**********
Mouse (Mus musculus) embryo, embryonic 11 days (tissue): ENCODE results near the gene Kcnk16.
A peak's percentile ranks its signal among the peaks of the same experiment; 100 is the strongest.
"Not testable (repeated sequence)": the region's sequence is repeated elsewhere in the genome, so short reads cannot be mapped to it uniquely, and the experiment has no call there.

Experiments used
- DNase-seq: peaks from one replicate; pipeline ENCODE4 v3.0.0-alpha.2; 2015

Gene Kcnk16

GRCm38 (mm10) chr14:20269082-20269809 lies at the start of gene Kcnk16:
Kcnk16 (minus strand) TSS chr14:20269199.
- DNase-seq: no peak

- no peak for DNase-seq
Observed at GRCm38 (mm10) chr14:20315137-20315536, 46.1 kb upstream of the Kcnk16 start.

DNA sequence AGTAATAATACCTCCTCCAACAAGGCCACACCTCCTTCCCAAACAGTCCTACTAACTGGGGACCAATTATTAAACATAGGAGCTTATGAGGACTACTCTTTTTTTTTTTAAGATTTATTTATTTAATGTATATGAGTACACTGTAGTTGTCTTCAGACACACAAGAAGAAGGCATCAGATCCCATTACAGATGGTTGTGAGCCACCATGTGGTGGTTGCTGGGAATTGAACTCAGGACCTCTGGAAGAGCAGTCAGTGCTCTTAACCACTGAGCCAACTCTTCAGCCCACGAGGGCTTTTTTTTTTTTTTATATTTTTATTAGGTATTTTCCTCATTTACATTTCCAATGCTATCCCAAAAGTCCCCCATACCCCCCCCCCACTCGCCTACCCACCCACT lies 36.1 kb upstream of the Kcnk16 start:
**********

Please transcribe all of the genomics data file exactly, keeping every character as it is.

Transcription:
Mouse (Mus musculus) embryo, embryonic 11 days (tissue): ENCODE results near the gene Kcnk16.
A peak's percentile ranks its signal among the peaks of the same experiment; 100 is the strongest.
"Not testable (repeated sequence)": the region's sequence is repeated elsewhere in the genome, so short reads cannot be mapped to it uniquely, and the experiment has no call there.

Experiments used
- DNase-seq: peaks from one replicate; pipeline ENCODE4 v3.0.0-alpha.2; 2015

Gene Kcnk16

GRCm38 (mm10) chr14:20269082-20269809 lies at the start of gene Kcnk16:
Kcnk16 (minus strand) TSS chr14:20269199.
- DNase-seq: no peak

- no peak for DNase-seq
Observed at GRCm38 (mm10) chr14:20315137-20315536, 46.1 kb upstream of the Kcnk16 start.

DNA sequence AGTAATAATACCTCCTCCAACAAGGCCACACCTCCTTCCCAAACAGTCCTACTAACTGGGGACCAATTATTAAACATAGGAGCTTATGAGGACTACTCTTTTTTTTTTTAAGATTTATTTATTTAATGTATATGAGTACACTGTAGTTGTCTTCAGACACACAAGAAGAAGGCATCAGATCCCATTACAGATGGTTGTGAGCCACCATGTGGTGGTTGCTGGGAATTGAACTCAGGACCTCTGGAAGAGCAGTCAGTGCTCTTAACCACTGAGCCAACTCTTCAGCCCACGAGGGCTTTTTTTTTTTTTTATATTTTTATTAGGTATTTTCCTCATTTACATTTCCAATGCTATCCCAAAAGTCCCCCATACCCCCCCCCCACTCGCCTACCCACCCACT lies 36.1 kb upstream of the Kcnk16 start: